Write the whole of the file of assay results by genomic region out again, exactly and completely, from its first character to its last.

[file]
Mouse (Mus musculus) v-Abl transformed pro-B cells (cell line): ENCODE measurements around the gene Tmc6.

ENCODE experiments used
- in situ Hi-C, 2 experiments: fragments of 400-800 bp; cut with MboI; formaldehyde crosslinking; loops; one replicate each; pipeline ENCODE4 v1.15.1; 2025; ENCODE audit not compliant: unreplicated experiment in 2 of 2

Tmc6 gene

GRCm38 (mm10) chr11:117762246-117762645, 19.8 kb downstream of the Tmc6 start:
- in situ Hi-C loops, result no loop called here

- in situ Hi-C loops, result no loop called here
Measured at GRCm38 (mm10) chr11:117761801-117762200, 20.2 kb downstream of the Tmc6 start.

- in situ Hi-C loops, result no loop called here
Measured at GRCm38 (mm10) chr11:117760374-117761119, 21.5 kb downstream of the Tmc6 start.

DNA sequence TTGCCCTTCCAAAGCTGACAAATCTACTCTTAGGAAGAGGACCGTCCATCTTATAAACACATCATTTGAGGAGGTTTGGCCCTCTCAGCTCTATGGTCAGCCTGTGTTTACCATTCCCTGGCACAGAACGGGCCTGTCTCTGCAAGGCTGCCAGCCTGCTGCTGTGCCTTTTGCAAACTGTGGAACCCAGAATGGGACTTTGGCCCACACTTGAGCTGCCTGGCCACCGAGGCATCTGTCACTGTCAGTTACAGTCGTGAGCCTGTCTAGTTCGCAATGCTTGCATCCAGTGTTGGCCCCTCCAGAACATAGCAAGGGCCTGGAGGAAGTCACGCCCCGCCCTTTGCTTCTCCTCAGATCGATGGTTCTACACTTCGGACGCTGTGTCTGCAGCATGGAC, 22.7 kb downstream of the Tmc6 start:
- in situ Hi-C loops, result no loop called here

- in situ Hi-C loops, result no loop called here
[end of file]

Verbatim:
Mouse (Mus musculus) v-Abl transformed pro-B cells (cell line): ENCODE measurements around the gene Tmc6.

ENCODE experiments used
- in situ Hi-C, 2 experiments: fragments of 400-800 bp; cut with MboI; formaldehyde crosslinking; loops; one replicate each; pipeline ENCODE4 v1.15.1; 2025; ENCODE audit not compliant: unreplicated experiment in 2 of 2

Tmc6 gene

GRCm38 (mm10) chr11:117762246-117762645, 19.8 kb downstream of the Tmc6 start:
- in situ Hi-C loops, result no loop called here

- in situ Hi-C loops, result no loop called here
Measured at GRCm38 (mm10) chr11:117761801-117762200, 20.2 kb downstream of the Tmc6 start.

- in situ Hi-C loops, result no loop called here
Measured at GRCm38 (mm10) chr11:117760374-117761119, 21.5 kb downstream of the Tmc6 start.

DNA sequence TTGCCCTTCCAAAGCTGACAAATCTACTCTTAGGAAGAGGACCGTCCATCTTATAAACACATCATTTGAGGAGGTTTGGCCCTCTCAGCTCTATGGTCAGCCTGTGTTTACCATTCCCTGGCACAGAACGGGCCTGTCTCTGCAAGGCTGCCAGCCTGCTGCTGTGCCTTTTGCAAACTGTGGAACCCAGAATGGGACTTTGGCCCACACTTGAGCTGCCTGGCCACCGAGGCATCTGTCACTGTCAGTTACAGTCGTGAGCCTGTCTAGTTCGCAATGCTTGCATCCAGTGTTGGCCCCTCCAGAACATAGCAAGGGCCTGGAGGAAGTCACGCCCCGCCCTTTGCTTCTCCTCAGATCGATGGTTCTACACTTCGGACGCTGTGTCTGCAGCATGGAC, 22.7 kb downstream of the Tmc6 start:
- in situ Hi-C loops, result no loop called here

- in situ Hi-C loops, result no loop called here